2. Trends of forward linkage effects of the ICT manufacturing sectors

    The forward linkages effects (degree of sensitivity indexes10) of the ICT manufacturing sectors have been summarized in <Table 2a> in the appendix. The first thing we can easily find from this table is that they have been on a continuous decline since 1995. The values were lower than the average (1.0) with 0.900 in 1995, 0.841 in 2000, 0.783 in 2005, and 0.765 in 2008 and they were also lower than those of the backward linkage effects. Among the forward linkage effects, direct impacts within the ICT sectors have been on the increase (0.493 in 1995, 0.555 in 2000, 0.570 in 2005, 0.589 in 2008, etc.), but indirect impacts have been on the rapid decline since 1995 (0.406 in 1995, 0.286 in 2000, 0.214 in 2005, and 0.177 in 2008). These trends have intimate relationships with the demand ratio (amount of demand / gross output * 100) of other industrial sectors, so that they can be interpreted as follows: while inter-sector demand ratios within the ICT sectors are on the increase, those of other sector from the ICT sectors are not. Second, the total value of the sensitivity index of the ICT sectors appears as 0.765 in 2008. The direct impact amounts to 0.589 (77.0%), while indirect impacts from the demand of other sectors amounts to only 0.177 (23.0%), which is less than the direct impacts and moreover, they have been on a continuous decline. Among the direct forward linkage effects within the ICT sectors (and from the medium-sized classification), the sensitivity index of electronic components/accessories is largest with 0.321 in 2008, followed in order by audio/video/communications equipment (0.234) and computer/office equipment (0.033). It means that the sector of electronic components/accessories demands relatively more parts and components or intermediate inputs than other sectors. Among the indirect forward linkage effects from other sectors, the manufacturing sector is the largest with 0.125 (has been decreasing since 1995), followed in order by electrical equipment/supplies (0.083, on the decrease), construction (0.027, on the decrease), services sectors (0.023, on the decrease), etc.

    When looking at the trends of total forward effects in ICT sectors and major industrial sectors in 2008, we easily find that the value of electronic components/accessories within the ICT is largest with 0.724 (and has been on the decrease since 1995). It is followed in order by audio/video/communications equipment (0.665, on the increase), computer/office equipment (0.630, on the decrease), etc. Second, among the small-sized classification, the value of the forward linkage effects of electric coils/transformers is largest at 9.815, followed in order by printed circuit boards (2.426), semiconductor devices (1.490), miscellaneous electronic components (1.678), electric resistors/storage batteries (1.204), electric household audio equipment (1.090), etc. It means that these sectors have relatively more demands from other sectors. Third, among the other sectors, as of 2008, mining of the coal/crude petroleum/natural gas sector is largest with 12.066 (however, it shows irregular trends). It is followed in order by electricity/gas/steam/water supply (1.997, on the decrease), agriculture/forestry/fishing (1.682, on the increase), manufacturing sector (1.144, on the decrease), etc. Forth, among the manufacturing sectors, the value of printing/reproduction of recorded media is largest at 10.452 and has been on the increase since 1995. It is followed in order by non-metallic mineral product (9.751, on the decrease), wood and paper products (4.311, on the decrease), basic metal products (3.061, on the decrease), fabricated metal products (2.625, on the increase), chemicals/drugs/medicines (1.815, on the decrease), etc.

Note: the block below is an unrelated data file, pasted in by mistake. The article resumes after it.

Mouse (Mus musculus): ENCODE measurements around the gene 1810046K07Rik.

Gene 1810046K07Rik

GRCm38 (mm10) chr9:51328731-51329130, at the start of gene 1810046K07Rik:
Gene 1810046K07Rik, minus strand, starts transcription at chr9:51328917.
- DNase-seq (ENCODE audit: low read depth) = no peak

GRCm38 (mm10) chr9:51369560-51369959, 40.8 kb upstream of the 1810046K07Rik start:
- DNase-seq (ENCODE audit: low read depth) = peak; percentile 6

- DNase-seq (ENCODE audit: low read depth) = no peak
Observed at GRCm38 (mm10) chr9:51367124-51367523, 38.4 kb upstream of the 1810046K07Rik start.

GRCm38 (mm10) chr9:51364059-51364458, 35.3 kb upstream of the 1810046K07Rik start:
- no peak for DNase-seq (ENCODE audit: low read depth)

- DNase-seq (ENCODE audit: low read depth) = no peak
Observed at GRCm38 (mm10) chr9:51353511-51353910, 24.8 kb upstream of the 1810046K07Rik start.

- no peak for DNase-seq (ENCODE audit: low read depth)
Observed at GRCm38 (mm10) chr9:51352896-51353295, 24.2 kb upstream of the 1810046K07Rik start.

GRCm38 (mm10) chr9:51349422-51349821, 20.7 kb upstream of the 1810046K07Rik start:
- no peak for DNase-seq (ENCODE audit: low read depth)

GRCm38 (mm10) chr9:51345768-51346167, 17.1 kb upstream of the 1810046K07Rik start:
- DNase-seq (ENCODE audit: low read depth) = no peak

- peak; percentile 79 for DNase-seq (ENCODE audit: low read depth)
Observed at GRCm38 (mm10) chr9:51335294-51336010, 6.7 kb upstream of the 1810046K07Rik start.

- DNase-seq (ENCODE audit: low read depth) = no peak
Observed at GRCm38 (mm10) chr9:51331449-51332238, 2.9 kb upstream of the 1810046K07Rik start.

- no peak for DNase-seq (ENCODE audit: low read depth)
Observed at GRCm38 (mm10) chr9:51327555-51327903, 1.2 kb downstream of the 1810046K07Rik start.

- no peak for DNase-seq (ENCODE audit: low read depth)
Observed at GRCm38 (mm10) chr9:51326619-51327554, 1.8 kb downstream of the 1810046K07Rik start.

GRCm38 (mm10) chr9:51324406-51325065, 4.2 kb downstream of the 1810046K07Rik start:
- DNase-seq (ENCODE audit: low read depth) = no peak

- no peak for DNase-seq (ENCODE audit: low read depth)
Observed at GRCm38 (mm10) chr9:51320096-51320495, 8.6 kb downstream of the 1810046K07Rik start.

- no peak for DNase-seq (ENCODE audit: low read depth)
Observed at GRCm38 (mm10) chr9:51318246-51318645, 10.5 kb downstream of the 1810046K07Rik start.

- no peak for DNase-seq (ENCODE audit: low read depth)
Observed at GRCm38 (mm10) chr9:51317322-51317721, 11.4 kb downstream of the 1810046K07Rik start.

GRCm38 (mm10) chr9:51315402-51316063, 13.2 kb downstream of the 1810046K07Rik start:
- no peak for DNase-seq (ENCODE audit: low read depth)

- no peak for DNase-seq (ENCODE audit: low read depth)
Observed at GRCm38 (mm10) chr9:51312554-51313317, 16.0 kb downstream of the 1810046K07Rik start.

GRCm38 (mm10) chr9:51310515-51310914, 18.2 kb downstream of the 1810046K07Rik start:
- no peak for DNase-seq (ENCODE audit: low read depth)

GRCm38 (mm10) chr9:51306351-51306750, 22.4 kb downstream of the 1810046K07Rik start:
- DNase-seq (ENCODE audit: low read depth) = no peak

3. General trends of the main growth factors of the ICT manufacturing sectors

    During the period of 1985-2008, the relative contribution of the input factors to the growth of the ICT sectors by absolute differences (mid-point weighting basis) is summarized in <Table 1>. We can easily find the following points. First of all, the contribution of each factor to the ICT sectors can be ordered as: final demand with 52.2%, export demand with 48.7%, import substitution for intermediate goods with 0.6%, import substitution for final goods with 0.2%, and technical changes with -1.7%. Thus, the main contributions to the growth of the ICT sectors are due to final demand and export demand with the total sum of 100.9%.